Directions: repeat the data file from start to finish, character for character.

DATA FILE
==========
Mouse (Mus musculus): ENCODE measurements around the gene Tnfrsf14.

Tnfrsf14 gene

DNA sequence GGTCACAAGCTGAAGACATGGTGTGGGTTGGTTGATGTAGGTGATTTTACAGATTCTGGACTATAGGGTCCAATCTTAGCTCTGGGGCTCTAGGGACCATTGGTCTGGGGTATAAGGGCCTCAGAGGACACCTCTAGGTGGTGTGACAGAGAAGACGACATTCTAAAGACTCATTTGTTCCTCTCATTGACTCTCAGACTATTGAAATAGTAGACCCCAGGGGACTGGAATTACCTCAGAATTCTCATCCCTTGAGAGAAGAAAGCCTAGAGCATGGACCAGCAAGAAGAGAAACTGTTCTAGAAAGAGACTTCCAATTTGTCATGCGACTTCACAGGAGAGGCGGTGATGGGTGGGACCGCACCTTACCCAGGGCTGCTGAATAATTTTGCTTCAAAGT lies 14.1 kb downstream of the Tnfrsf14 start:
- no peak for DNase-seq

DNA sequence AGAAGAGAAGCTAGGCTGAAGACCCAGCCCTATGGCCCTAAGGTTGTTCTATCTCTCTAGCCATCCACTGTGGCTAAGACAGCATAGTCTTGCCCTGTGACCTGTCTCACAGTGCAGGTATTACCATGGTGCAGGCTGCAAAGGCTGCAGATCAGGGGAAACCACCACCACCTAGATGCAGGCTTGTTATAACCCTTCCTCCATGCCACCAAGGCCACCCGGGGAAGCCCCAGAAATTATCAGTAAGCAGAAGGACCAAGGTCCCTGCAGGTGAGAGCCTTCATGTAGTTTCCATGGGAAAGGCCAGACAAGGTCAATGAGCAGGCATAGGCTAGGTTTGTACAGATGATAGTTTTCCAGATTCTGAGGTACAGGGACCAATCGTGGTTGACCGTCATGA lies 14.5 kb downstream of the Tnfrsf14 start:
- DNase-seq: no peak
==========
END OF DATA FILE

Mouse (Mus musculus): ENCODE measurements around the gene Tnfrsf14.

Tnfrsf14 gene

DNA sequence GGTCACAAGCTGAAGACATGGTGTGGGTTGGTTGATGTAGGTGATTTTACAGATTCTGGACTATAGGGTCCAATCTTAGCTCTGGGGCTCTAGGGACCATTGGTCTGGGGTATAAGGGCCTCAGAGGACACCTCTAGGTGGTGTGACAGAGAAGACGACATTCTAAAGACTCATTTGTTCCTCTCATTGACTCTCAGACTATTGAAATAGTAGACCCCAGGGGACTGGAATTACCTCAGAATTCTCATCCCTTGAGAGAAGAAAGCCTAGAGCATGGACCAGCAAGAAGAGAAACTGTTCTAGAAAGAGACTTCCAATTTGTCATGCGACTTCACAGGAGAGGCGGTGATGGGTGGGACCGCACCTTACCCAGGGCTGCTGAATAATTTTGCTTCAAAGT lies 14.1 kb downstream of the Tnfrsf14 start:
- no peak for DNase-seq

DNA sequence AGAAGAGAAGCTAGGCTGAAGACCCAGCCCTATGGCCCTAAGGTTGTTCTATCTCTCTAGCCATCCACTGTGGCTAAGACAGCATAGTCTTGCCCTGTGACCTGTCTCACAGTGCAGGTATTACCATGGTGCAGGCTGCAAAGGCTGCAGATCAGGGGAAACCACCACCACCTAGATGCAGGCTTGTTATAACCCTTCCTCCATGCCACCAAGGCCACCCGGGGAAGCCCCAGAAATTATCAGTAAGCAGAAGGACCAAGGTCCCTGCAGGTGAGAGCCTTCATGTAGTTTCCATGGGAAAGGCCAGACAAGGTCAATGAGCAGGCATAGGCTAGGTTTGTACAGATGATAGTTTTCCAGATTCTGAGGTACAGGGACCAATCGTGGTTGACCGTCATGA lies 14.5 kb downstream of the Tnfrsf14 start:
- DNase-seq: no peak